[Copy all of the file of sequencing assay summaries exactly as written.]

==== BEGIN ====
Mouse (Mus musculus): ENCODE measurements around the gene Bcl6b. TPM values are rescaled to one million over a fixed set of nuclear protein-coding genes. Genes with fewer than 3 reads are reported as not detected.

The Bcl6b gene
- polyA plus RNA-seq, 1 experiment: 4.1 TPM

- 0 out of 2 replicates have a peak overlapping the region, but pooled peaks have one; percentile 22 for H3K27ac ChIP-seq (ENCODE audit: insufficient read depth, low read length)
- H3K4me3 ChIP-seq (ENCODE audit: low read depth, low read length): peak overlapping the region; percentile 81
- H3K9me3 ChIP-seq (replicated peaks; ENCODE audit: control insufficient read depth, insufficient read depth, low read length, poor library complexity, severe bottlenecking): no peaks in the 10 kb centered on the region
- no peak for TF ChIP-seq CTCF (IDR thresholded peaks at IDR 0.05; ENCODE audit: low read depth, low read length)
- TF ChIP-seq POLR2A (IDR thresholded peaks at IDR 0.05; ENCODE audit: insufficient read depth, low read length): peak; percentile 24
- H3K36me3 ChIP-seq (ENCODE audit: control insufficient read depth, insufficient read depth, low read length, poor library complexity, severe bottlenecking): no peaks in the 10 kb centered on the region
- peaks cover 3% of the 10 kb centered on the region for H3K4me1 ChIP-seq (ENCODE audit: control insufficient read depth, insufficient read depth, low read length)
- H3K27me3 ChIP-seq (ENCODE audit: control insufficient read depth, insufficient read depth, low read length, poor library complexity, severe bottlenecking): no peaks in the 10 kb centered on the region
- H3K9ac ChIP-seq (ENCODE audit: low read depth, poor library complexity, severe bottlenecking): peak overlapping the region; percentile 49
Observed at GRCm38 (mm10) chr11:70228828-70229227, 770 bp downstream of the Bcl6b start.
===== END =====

Mouse (Mus musculus): ENCODE measurements around the gene Bcl6b. TPM values are rescaled to one million over a fixed set of nuclear protein-coding genes. Genes with fewer than 3 reads are reported as not detected.

The Bcl6b gene
- polyA plus RNA-seq, 1 experiment: 4.1 TPM

- 0 out of 2 replicates have a peak overlapping the region, but pooled peaks have one; percentile 22 for H3K27ac ChIP-seq (ENCODE audit: insufficient read depth, low read length)
- H3K4me3 ChIP-seq (ENCODE audit: low read depth, low read length): peak overlapping the region; percentile 81
- H3K9me3 ChIP-seq (replicated peaks; ENCODE audit: control insufficient read depth, insufficient read depth, low read length, poor library complexity, severe bottlenecking): no peaks in the 10 kb centered on the region
- no peak for TF ChIP-seq CTCF (IDR thresholded peaks at IDR 0.05; ENCODE audit: low read depth, low read length)
- TF ChIP-seq POLR2A (IDR thresholded peaks at IDR 0.05; ENCODE audit: insufficient read depth, low read length): peak; percentile 24
- H3K36me3 ChIP-seq (ENCODE audit: control insufficient read depth, insufficient read depth, low read length, poor library complexity, severe bottlenecking): no peaks in the 10 kb centered on the region
- peaks cover 3% of the 10 kb centered on the region for H3K4me1 ChIP-seq (ENCODE audit: control insufficient read depth, insufficient read depth, low read length)
- H3K27me3 ChIP-seq (ENCODE audit: control insufficient read depth, insufficient read depth, low read length, poor library complexity, severe bottlenecking): no peaks in the 10 kb centered on the region
- H3K9ac ChIP-seq (ENCODE audit: low read depth, poor library complexity, severe bottlenecking): peak overlapping the region; percentile 49
Observed at GRCm38 (mm10) chr11:70228828-70229227, 770 bp downstream of the Bcl6b start.